Mauritanian army officers have announced the overthrow of the president and creation of a ruling military council.
The military council said it had ended the “totalitarian regime” of President Maaouiya Ould Sid Ahmed Taya who has arrived in Niger. ~BBC News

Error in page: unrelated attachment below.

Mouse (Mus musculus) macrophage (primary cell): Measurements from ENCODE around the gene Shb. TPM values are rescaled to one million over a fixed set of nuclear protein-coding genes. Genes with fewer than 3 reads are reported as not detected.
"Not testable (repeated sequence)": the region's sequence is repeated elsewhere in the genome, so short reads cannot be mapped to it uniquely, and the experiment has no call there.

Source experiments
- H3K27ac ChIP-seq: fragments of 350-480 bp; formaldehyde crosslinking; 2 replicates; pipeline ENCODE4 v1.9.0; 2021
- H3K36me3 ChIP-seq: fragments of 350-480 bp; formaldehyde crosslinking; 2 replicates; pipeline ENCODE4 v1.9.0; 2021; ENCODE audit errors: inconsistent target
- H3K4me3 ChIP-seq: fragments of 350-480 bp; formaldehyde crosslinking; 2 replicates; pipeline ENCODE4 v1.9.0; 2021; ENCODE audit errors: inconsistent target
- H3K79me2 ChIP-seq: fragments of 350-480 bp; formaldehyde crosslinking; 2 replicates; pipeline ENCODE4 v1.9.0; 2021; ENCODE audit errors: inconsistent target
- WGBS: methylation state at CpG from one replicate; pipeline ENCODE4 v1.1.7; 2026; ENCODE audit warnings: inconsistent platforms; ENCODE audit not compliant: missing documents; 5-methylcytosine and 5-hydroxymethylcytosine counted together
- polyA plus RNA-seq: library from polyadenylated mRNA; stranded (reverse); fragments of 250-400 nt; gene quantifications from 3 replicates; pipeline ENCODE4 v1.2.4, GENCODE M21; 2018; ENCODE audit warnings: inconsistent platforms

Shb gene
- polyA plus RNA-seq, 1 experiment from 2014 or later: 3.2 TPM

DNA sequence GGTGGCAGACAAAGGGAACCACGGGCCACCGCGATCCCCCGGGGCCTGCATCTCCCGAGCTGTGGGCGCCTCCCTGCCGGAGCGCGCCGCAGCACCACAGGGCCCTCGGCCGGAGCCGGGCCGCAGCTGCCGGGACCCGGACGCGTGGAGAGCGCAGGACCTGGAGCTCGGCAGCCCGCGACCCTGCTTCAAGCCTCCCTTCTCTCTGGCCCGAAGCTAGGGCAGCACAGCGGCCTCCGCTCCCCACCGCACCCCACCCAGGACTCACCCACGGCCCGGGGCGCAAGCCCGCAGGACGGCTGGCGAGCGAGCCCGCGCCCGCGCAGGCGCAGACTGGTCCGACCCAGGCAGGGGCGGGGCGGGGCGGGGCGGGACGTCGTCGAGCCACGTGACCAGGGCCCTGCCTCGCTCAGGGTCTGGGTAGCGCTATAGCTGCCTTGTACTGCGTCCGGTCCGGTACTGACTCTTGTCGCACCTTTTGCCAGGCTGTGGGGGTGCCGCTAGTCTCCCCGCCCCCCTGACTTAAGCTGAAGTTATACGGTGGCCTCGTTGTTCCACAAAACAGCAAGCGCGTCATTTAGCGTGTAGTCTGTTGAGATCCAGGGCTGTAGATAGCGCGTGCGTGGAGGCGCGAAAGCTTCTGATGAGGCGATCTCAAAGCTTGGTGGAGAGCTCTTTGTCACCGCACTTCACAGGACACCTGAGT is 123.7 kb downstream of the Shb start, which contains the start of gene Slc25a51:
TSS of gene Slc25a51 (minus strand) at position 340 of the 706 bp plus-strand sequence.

By most accounts I have found, the deposition of the relatively “pro-American” Taya is a blow to administration policy in Africa and at least an indirect victory for the Salafists whom Taya was working to suppress. U.S. training of the Mauritanian military, part of a larger west African push by Washington, will now assuredly be on hold. Less embarrassing than our alliance with the butcher of Andijan, Islam Karimov, the collapse of a government tied to anti-terrorism must be seen as a setback for the administration. Notice also how readily the Mauritanian officers have adopted the facile language of “totalitarianism” and “democracy” without batting an eye; notice, too, how this sort of nonsense has been employed, yet again, in a way probably injurious to a legitimate aspect of U.S. security policy. Perhaps Secretary Rice has some blithe, ignorant comparison with WWII handy to explain why this is really all for the best.